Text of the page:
MP Naz Shah has been suspended by the Labour Party pending an investigation into anti-Semitic social media posts.
On Monday, it was disclosed she had shared a post on Facebook suggesting Israel should be relocated in the US, along with the comment "problem solved".
Another post made before Ms Shah was an MP used the hashtag #IsraelApartheid above a quote saying "Never forget that everything Hitler did in Germany was legal".
Party leader Jeremy Corbyn had initially settled for reprimanding the Bradford West MP, despite pressure to take a stronger stance.
He told her that her comments were "offensive and unacceptable" but that he believed she no longer held such views.
Prime Minister David Cameron, however, told Prime Minister's Questions that it was "extraordinary" that Ms Shah had not been suspended from the party.
Two hours later, Ms Shah "wholeheartedly apologised" in the House of Commons, adding that she "deeply regret(ted)" causing "upset and hurt" to the Jewish community.
She said the post did not reflect her views and was made "at the height of the Gaza conflict in 2014, when emotions were running high around the Middle East conflict".
"But that is no excuse for the offence I have given, for which I unreservedly apologise."
She published a further apology in Jewish News on Wednesday morning, saying: "With the understanding of the issues I have now I would never have posted them.
"The language I used was wrong. It is hurtful. What's important is the impact these posts have had on other people.
"I understand that referring to Israel and Hitler as I did is deeply offensive to Jewish people, for which I apologise."
On Wednesday afternoon, however, the Labour Party confirmed she had been suspended.
A party spokesman said: "Jeremy Corbyn and Naz Shah have mutually agreed that she is administratively suspended from the Labour Party by the General Secretary.
"Pending investigation, she is unable to take part in any party activity and the whip is removed."
Former London Mayor Ken Livingstone, a Corbyn ally, said Ms Shah's remarks were not anti-Semitic and her suspension was unnecessary, telling LBC Radio: "We expelled a couple of people from the Labour Party early on for saying things that could clearly be interpreted as anti-Semitic.
"This is not that; this is an over-the-top comment about the horrendous conflict between the Israelis and the Palestinians."
John Mann, Labour MP for Bassetlaw, told Sky News the suspension was "inevitable", and called on Mr Corbyn to "make sure she gets a proper education programme on anti-Semitism to understand how deeply offensive the comments she made are to people".
He suggested this should include a visit to Israel, including the country's Holocaust museum.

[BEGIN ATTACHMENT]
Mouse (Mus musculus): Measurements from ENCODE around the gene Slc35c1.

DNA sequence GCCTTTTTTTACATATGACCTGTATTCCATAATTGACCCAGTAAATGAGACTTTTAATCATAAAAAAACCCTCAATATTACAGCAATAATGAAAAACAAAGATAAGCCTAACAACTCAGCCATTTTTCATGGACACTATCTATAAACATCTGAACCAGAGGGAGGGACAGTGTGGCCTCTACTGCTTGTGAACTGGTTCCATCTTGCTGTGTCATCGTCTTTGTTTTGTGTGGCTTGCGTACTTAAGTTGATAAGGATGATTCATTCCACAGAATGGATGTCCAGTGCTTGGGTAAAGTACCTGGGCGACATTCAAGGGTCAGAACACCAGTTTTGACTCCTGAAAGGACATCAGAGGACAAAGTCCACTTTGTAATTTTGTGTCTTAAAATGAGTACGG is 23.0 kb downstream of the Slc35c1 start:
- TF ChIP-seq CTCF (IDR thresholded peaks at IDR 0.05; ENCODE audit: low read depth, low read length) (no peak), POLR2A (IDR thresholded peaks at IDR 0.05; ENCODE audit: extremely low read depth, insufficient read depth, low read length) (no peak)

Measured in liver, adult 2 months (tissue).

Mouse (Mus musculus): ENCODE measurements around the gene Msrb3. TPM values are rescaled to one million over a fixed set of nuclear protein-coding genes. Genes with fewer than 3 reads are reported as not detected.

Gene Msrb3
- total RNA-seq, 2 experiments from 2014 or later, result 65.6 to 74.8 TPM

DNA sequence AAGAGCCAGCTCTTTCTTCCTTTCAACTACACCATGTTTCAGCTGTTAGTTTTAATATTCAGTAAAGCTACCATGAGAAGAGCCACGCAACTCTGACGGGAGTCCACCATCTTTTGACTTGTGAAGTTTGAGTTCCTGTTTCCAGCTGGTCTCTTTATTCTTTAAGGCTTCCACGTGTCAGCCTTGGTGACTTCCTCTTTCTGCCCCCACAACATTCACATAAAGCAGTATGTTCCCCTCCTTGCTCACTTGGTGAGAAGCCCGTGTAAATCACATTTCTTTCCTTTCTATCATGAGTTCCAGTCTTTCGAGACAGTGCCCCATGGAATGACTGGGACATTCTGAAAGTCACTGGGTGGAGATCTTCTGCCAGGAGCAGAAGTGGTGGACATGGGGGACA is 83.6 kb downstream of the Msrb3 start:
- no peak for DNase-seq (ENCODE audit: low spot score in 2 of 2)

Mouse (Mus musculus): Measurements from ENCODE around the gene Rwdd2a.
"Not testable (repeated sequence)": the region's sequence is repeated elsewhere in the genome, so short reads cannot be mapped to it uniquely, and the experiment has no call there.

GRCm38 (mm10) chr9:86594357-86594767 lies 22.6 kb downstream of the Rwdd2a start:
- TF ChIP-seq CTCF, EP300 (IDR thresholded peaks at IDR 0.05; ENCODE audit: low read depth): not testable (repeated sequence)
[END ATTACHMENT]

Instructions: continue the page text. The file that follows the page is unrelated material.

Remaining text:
Mr Mann also commented on claims published by BuzzFeed News that Labour officials had edited Ms Shah's apology, removing the term "anti-Semitic" and references to the wider problem of anti-Semitism in left-wing politics.
He said: "I want (Mr Corbyn) to clarify if that happened, who did it and obviously he'll want to sack that person."
Stephen Pollard, editor of The Jewish Chronicle, told Sky News that the "initial draft...was really a rather good apology...what was published was so-so".
The Labour Party denied the claims that the apology had been edited, with a spokesperson saying they were "completely inaccurate".
Ms Shah quit her role as a Parliamentary assistant to shadow chancellor John McDonnell on Tuesday.
The Labour Party has been under increasing pressure to deal with anti-Semitism from members, something Mr Pollard said Mr Corbyn needed to deal with more strongly.
He told Sky News: "The Labour Party leadership that appears to have no real interest in dealing with anti-Semitism. It doesn't mean just suspending people when the media happens to find out about someone."
He said one could be against Israel's actions without being an anti-Semite, but added: "People have caught onto the idea that they can say they're anti-Zionist and it gives them a sort of 'get out of jail free' card.
"If you substitute 'Zion' for 'Jew', which is what they really mean...that's not being anti-Israel, it's being anti-Semitic."
He added: "I think there's definitely an unpleasant tone in a lot of politics."
Earlier this month, senior Labour MP Louise Ellman - who is Jewish - told Sky News: "Some (party members) are being allowed to get away with posting anti-Semitic comments in their tweets and on their websites. I have raised this in parliamentary meetings".
In March, local Labour Party vice-chair Vicki Kirby was suspended for using her Twitter feed to make anti-Semitic comments, such as saying that Jewish people have "big noses".
The comments had been made between 2011 and 2014.
She had been suspended from the party in 2014 but her suspension was later lifted until being reinstated after complaints following her being made vice-chair of Labour's Woking branch.